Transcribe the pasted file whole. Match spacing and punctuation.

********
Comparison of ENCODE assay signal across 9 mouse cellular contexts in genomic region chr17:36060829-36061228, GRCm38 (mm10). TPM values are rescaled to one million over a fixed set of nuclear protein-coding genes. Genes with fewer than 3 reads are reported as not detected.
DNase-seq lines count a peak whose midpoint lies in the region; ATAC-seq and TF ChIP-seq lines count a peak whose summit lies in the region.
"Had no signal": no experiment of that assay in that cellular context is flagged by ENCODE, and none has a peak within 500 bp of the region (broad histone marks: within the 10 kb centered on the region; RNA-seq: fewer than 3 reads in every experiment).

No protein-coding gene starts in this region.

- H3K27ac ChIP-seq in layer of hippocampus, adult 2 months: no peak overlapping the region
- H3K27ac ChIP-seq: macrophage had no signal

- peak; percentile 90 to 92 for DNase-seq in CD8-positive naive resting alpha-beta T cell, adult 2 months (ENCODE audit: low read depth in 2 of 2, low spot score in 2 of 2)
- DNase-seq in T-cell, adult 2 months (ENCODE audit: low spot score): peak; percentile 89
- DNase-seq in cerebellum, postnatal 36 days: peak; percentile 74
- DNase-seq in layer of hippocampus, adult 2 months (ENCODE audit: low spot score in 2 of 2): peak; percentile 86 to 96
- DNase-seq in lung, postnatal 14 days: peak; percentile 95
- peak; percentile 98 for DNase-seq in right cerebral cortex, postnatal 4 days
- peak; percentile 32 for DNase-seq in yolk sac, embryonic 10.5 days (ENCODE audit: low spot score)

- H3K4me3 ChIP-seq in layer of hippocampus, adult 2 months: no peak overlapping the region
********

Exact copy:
Comparison of ENCODE assay signal across 9 mouse cellular contexts in genomic region chr17:36060829-36061228, GRCm38 (mm10). TPM values are rescaled to one million over a fixed set of nuclear protein-coding genes. Genes with fewer than 3 reads are reported as not detected.
DNase-seq lines count a peak whose midpoint lies in the region; ATAC-seq and TF ChIP-seq lines count a peak whose summit lies in the region.
"Had no signal": no experiment of that assay in that cellular context is flagged by ENCODE, and none has a peak within 500 bp of the region (broad histone marks: within the 10 kb centered on the region; RNA-seq: fewer than 3 reads in every experiment).

No protein-coding gene starts in this region.

- H3K27ac ChIP-seq in layer of hippocampus, adult 2 months: no peak overlapping the region
- H3K27ac ChIP-seq: macrophage had no signal

- peak; percentile 90 to 92 for DNase-seq in CD8-positive naive resting alpha-beta T cell, adult 2 months (ENCODE audit: low read depth in 2 of 2, low spot score in 2 of 2)
- DNase-seq in T-cell, adult 2 months (ENCODE audit: low spot score): peak; percentile 89
- DNase-seq in cerebellum, postnatal 36 days: peak; percentile 74
- DNase-seq in layer of hippocampus, adult 2 months (ENCODE audit: low spot score in 2 of 2): peak; percentile 86 to 96
- DNase-seq in lung, postnatal 14 days: peak; percentile 95
- peak; percentile 98 for DNase-seq in right cerebral cortex, postnatal 4 days
- peak; percentile 32 for DNase-seq in yolk sac, embryonic 10.5 days (ENCODE audit: low spot score)

- H3K4me3 ChIP-seq in layer of hippocampus, adult 2 months: no peak overlapping the region